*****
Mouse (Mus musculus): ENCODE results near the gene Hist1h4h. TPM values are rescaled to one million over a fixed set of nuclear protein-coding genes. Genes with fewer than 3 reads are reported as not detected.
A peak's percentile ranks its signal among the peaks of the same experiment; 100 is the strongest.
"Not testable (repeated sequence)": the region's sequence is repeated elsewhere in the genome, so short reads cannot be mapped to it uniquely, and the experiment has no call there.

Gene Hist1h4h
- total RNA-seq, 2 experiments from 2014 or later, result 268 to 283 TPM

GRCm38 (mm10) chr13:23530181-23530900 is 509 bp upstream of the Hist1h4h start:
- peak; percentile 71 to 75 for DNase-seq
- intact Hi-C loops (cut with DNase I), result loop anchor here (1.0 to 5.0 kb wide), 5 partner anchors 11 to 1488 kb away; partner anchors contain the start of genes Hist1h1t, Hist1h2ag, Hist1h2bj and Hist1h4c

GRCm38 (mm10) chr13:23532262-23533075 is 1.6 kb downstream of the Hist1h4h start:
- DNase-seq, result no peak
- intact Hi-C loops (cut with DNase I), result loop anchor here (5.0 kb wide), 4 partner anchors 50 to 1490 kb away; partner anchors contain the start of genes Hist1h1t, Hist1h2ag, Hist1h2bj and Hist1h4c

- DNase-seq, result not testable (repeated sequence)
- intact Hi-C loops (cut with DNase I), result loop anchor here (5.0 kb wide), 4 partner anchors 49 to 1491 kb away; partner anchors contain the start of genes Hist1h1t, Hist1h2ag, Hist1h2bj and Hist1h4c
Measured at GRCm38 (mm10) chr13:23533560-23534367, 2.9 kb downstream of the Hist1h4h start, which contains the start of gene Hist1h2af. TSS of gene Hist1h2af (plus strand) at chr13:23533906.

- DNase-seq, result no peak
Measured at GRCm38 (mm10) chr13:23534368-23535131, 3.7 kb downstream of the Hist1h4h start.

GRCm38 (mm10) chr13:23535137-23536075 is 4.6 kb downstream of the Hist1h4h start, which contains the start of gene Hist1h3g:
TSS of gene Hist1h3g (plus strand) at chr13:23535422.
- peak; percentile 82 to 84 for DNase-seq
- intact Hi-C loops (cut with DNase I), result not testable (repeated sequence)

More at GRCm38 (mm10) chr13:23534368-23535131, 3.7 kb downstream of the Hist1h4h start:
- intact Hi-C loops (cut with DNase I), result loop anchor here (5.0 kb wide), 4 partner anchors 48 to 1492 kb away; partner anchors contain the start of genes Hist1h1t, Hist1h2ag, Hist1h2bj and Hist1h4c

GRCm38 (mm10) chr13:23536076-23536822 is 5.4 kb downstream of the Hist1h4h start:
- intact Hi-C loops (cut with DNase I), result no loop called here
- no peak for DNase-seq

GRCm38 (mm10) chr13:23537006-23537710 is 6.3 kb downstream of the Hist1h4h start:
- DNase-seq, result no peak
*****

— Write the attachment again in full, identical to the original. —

Mouse (Mus musculus): ENCODE results near the gene Hist1h4h. TPM values are rescaled to one million over a fixed set of nuclear protein-coding genes. Genes with fewer than 3 reads are reported as not detected.
A peak's percentile ranks its signal among the peaks of the same experiment; 100 is the strongest.
"Not testable (repeated sequence)": the region's sequence is repeated elsewhere in the genome, so short reads cannot be mapped to it uniquely, and the experiment has no call there.

Gene Hist1h4h
- total RNA-seq, 2 experiments from 2014 or later, result 268 to 283 TPM

GRCm38 (mm10) chr13:23530181-23530900 is 509 bp upstream of the Hist1h4h start:
- peak; percentile 71 to 75 for DNase-seq
- intact Hi-C loops (cut with DNase I), result loop anchor here (1.0 to 5.0 kb wide), 5 partner anchors 11 to 1488 kb away; partner anchors contain the start of genes Hist1h1t, Hist1h2ag, Hist1h2bj and Hist1h4c

GRCm38 (mm10) chr13:23532262-23533075 is 1.6 kb downstream of the Hist1h4h start:
- DNase-seq, result no peak
- intact Hi-C loops (cut with DNase I), result loop anchor here (5.0 kb wide), 4 partner anchors 50 to 1490 kb away; partner anchors contain the start of genes Hist1h1t, Hist1h2ag, Hist1h2bj and Hist1h4c

- DNase-seq, result not testable (repeated sequence)
- intact Hi-C loops (cut with DNase I), result loop anchor here (5.0 kb wide), 4 partner anchors 49 to 1491 kb away; partner anchors contain the start of genes Hist1h1t, Hist1h2ag, Hist1h2bj and Hist1h4c
Measured at GRCm38 (mm10) chr13:23533560-23534367, 2.9 kb downstream of the Hist1h4h start, which contains the start of gene Hist1h2af. TSS of gene Hist1h2af (plus strand) at chr13:23533906.

- DNase-seq, result no peak
Measured at GRCm38 (mm10) chr13:23534368-23535131, 3.7 kb downstream of the Hist1h4h start.

GRCm38 (mm10) chr13:23535137-23536075 is 4.6 kb downstream of the Hist1h4h start, which contains the start of gene Hist1h3g:
TSS of gene Hist1h3g (plus strand) at chr13:23535422.
- peak; percentile 82 to 84 for DNase-seq
- intact Hi-C loops (cut with DNase I), result not testable (repeated sequence)

More at GRCm38 (mm10) chr13:23534368-23535131, 3.7 kb downstream of the Hist1h4h start:
- intact Hi-C loops (cut with DNase I), result loop anchor here (5.0 kb wide), 4 partner anchors 48 to 1492 kb away; partner anchors contain the start of genes Hist1h1t, Hist1h2ag, Hist1h2bj and Hist1h4c

GRCm38 (mm10) chr13:23536076-23536822 is 5.4 kb downstream of the Hist1h4h start:
- intact Hi-C loops (cut with DNase I), result no loop called here
- no peak for DNase-seq

GRCm38 (mm10) chr13:23537006-23537710 is 6.3 kb downstream of the Hist1h4h start:
- DNase-seq, result no peak